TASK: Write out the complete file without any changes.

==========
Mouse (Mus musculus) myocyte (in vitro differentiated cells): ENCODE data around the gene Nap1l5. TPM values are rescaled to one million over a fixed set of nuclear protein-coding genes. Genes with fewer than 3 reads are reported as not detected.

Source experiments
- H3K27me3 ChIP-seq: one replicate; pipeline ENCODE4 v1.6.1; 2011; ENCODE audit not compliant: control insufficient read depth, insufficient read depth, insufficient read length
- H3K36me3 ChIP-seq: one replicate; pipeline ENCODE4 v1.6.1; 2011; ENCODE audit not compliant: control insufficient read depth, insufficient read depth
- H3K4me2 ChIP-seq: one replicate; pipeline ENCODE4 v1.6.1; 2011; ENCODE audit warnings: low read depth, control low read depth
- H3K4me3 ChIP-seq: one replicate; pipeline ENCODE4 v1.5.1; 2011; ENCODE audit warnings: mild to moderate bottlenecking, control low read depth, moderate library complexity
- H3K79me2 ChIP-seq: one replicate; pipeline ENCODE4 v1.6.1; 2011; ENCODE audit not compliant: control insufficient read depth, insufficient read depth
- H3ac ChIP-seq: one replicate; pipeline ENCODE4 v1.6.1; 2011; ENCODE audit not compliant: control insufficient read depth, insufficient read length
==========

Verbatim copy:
Mouse (Mus musculus) myocyte (in vitro differentiated cells): ENCODE data around the gene Nap1l5. TPM values are rescaled to one million over a fixed set of nuclear protein-coding genes. Genes with fewer than 3 reads are reported as not detected.

Source experiments
- H3K27me3 ChIP-seq: one replicate; pipeline ENCODE4 v1.6.1; 2011; ENCODE audit not compliant: control insufficient read depth, insufficient read depth, insufficient read length
- H3K36me3 ChIP-seq: one replicate; pipeline ENCODE4 v1.6.1; 2011; ENCODE audit not compliant: control insufficient read depth, insufficient read depth
- H3K4me2 ChIP-seq: one replicate; pipeline ENCODE4 v1.6.1; 2011; ENCODE audit warnings: low read depth, control low read depth
- H3K4me3 ChIP-seq: one replicate; pipeline ENCODE4 v1.5.1; 2011; ENCODE audit warnings: mild to moderate bottlenecking, control low read depth, moderate library complexity
- H3K79me2 ChIP-seq: one replicate; pipeline ENCODE4 v1.6.1; 2011; ENCODE audit not compliant: control insufficient read depth, insufficient read depth
- H3ac ChIP-seq: one replicate; pipeline ENCODE4 v1.6.1; 2011; ENCODE audit not compliant: control insufficient read depth, insufficient read length